The phrase is to syntax what the morpheme is to orthography: it is not necessarily the minimal unit (that would be the word and the grapheme, respectively), but it is hte defining and delimiting structure within which the minimal units are organized.
Graphemes don't go directly in words; they and their functions (spelling phonemes, marking etymological information, and more) are organized inside of morphemes. Likewise, words don't go directly in sentences; they are their functions (subject, predicate, modifier, etc.,) are organized inside of phrases. We can visualize this relationship like this:
phrases : sentences : : elements : written words
I talk about phrases a lot in my LEXinars and other classes. Phrases are an excellent intermediate structure for literacy study: they provide more syntax and thus more context than a single word in isolation, but they don't carry the cognitive load of a complete sentence with regard to capitalization, punctuation, and memory load. Because they offer more context, phrases are helpful for studying vocabulary too, and for demonstrating that kiddos often can read a lot more than they think they can. Very often, a word that a kiddo does not recognize in isolation becomes clear once it's contextualized inside of a phrase.
There's good research that's been around for a while that shows fluency and comprehension benefits associated with marking phrasal boundaries in printed text, like this:
Or like this:
While there's no single correct or accurate way to mark phrasal boundaries, there are plenty of incorrect or inaccurate ways. The point is that the groups of words must be classifiable as phrases: syntactic structures that perform a given function, and the function is the same as that of the head of the phrase. For example, in the sentence "Some linguists study the evolution of writing itself," the noun phrase some linguists is the complete subject, and its head noun, linguists, is the simple subject. Syntactically speaking, a phrase may have one word in it, more than word, or, occasionally, no words, as in the sentence "Go get the mail," in which the subject noun phrase is a zeroed (or understood) you.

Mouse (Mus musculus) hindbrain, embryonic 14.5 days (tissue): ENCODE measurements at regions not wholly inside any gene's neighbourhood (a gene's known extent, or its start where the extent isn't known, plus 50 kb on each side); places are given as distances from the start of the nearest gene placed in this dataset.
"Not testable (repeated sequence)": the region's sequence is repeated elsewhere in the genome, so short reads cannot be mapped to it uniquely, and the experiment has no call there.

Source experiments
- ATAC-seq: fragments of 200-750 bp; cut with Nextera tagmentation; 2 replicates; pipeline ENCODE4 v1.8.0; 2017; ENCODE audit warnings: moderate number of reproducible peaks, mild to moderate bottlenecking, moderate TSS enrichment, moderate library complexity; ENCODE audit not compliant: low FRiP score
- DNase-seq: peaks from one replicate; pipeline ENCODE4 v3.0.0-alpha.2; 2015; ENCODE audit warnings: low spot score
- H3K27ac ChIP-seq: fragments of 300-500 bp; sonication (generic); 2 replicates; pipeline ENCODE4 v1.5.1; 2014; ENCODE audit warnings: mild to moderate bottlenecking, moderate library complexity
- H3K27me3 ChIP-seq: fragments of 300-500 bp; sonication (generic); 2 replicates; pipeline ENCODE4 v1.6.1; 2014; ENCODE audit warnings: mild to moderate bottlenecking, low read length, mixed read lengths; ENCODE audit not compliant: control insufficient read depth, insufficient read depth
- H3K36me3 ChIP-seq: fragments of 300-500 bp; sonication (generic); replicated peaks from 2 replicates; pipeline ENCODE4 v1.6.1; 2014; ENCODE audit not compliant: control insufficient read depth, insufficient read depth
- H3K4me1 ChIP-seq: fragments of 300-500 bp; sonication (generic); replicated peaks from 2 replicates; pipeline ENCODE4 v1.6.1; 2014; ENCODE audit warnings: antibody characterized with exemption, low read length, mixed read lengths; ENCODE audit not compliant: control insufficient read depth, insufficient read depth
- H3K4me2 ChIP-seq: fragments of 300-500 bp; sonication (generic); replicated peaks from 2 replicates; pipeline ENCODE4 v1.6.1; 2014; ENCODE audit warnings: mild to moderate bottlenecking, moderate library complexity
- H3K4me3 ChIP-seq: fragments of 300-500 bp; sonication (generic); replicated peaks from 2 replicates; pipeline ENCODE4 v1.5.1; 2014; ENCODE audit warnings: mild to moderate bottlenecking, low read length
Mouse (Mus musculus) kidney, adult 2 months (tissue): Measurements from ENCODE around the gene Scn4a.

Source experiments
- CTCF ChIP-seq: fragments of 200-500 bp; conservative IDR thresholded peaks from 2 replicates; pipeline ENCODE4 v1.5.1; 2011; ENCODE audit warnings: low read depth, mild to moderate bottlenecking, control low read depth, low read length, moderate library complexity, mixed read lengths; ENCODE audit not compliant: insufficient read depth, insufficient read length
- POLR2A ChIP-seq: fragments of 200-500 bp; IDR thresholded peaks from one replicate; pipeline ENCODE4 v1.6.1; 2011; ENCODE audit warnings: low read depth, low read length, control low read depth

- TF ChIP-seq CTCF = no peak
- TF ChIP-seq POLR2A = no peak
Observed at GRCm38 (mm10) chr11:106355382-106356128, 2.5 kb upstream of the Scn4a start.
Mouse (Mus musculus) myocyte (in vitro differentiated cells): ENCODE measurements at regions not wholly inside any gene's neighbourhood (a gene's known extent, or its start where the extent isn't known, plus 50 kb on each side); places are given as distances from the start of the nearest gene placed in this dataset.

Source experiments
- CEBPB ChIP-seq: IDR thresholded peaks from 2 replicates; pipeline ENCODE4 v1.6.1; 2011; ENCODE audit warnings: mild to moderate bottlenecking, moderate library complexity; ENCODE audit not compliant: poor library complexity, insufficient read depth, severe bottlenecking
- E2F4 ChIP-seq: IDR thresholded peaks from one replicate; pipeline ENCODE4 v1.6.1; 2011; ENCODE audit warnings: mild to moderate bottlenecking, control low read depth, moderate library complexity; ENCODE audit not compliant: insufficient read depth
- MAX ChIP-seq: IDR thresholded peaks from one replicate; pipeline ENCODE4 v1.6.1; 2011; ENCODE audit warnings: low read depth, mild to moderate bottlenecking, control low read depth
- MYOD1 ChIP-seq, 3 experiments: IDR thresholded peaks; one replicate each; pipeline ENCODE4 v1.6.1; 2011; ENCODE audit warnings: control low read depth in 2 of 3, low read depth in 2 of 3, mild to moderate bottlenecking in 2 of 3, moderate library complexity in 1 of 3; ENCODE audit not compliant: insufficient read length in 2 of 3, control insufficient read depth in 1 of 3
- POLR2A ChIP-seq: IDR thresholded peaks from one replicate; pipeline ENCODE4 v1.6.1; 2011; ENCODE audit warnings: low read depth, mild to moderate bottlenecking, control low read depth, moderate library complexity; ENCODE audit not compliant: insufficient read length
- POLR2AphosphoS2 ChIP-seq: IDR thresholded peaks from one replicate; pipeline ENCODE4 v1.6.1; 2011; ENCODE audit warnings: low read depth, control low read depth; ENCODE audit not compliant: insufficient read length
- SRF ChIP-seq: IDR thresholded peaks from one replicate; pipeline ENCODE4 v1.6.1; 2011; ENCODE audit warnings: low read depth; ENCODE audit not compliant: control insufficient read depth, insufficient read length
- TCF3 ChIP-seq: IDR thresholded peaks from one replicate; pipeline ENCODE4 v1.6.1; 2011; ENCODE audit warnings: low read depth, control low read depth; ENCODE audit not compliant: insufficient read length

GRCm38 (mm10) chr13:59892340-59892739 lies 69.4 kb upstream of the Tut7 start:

As with morphemes, there is a lot to learn about phrases beyond a basic dictionary definition of them, but you don't have to know a whole lot to use them for study. You do need to know – and teach – the difference between a phrase and a clause. A phrase has already been defined, and I'll add that a phrase does not have both a subject and a predicate structure in it. A clause requires both. I teach and practice this understanding in my Grammar for Grown-Ups class – a new round of which will start sometime this fall, probably more Octoberish than Septemberish. If you'd like a say in that schedule, your deposit is welcome, and 100% refundable.
Recently, after the subject of phrases came up in a LEXinar, one of my clients asked me if I had materials featuring phrases that I've used to study spelling, vocabulary, fluency, and more. I went looking through my files – I really never get rid of anything – and I found and compiled 18 pages of words, phrases, and sentences from my clinical sessions. They mostly target orthographic patterns like vowel digraphs, and they're helpful to teachers and clinicians for lesson planning or directly for student-ready study.
They're available now in my LEX store, for a discounted price of $5.00 through the end of May, and $7.50 thereafter. It's downloadable as a PDF. I hope you find them useful!